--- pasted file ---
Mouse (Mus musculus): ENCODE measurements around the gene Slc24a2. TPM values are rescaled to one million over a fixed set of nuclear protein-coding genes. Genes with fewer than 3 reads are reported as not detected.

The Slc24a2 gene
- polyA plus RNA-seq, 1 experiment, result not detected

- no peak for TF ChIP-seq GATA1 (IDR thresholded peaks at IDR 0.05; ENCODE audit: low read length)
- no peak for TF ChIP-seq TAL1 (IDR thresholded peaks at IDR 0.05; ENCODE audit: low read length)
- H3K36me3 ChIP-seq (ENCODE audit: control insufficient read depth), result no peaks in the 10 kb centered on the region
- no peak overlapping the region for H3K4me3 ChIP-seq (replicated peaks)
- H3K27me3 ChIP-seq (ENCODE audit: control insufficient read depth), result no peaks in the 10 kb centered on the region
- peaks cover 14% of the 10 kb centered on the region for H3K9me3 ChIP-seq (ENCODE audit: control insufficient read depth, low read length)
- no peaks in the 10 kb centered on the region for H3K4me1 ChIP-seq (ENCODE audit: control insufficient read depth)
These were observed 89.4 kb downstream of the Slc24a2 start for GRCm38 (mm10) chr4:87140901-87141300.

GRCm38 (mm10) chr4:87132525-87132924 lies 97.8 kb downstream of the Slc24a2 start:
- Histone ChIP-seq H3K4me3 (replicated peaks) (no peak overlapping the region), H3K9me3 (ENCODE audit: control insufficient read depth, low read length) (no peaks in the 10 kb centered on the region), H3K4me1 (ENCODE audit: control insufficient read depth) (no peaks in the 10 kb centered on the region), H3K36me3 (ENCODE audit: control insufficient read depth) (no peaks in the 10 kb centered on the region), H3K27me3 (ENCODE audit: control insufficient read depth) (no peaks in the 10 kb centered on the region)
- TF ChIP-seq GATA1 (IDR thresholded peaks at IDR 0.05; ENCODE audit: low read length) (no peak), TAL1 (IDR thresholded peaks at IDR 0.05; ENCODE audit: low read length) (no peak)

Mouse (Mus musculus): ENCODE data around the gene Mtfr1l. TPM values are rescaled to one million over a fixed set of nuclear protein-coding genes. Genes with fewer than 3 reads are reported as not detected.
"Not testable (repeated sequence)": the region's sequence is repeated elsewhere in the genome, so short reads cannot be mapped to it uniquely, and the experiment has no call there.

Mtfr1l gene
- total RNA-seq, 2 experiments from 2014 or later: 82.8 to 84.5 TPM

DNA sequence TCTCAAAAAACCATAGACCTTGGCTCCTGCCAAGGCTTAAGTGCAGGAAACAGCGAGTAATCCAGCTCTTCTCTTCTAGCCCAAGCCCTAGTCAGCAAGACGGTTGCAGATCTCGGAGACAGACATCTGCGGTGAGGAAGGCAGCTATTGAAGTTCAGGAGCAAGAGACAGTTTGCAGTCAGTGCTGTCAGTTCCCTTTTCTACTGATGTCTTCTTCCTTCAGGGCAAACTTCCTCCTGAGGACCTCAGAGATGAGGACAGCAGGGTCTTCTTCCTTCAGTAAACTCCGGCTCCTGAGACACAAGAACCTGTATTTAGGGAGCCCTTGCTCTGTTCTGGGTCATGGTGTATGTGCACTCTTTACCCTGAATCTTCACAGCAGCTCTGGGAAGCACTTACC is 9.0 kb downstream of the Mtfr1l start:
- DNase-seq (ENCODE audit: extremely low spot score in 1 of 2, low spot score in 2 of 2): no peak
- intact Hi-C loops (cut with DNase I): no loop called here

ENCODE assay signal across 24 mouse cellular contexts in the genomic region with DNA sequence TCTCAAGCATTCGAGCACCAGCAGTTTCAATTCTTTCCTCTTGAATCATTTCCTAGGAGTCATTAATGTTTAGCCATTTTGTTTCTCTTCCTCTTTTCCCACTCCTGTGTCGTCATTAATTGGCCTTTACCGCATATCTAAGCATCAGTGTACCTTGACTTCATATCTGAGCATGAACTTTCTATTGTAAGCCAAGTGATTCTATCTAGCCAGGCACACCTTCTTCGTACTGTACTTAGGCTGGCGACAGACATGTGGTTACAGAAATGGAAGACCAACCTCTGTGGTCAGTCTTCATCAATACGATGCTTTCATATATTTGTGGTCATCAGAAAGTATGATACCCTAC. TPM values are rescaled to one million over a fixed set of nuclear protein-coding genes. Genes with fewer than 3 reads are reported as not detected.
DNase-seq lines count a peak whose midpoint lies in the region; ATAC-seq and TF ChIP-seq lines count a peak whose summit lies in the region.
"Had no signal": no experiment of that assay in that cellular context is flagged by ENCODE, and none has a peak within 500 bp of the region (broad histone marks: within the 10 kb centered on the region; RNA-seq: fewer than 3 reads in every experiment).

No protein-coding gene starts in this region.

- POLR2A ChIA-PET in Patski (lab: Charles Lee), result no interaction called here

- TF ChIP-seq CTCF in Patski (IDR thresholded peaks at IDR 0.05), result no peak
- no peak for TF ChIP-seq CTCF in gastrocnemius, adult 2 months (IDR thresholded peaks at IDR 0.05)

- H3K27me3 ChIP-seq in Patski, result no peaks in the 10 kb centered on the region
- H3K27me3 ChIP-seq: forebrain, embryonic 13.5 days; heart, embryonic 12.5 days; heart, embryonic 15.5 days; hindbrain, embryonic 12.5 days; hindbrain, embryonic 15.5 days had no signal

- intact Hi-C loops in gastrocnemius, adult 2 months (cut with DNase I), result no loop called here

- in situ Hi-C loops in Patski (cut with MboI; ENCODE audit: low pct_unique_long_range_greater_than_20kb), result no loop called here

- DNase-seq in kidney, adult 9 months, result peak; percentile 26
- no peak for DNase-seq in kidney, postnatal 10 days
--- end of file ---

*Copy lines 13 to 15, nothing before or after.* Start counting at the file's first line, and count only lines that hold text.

- Histone ChIP-seq H3K4me3 (replicated peaks) (no peak overlapping the region), H3K9me3 (ENCODE audit: control insufficient read depth, low read length) (no peaks in the 10 kb centered on the region), H3K4me1 (ENCODE audit: control insufficient read depth) (no peaks in the 10 kb centered on the region), H3K36me3 (ENCODE audit: control insufficient read depth) (no peaks in the 10 kb centered on the region), H3K27me3 (ENCODE audit: control insufficient read depth) (no peaks in the 10 kb centered on the region)
- TF ChIP-seq GATA1 (IDR thresholded peaks at IDR 0.05; ENCODE audit: low read length) (no peak), TAL1 (IDR thresholded peaks at IDR 0.05; ENCODE audit: low read length) (no peak)

Mouse (Mus musculus): ENCODE data around the gene Mtfr1l. TPM values are rescaled to one million over a fixed set of nuclear protein-coding genes. Genes with fewer than 3 reads are reported as not detected.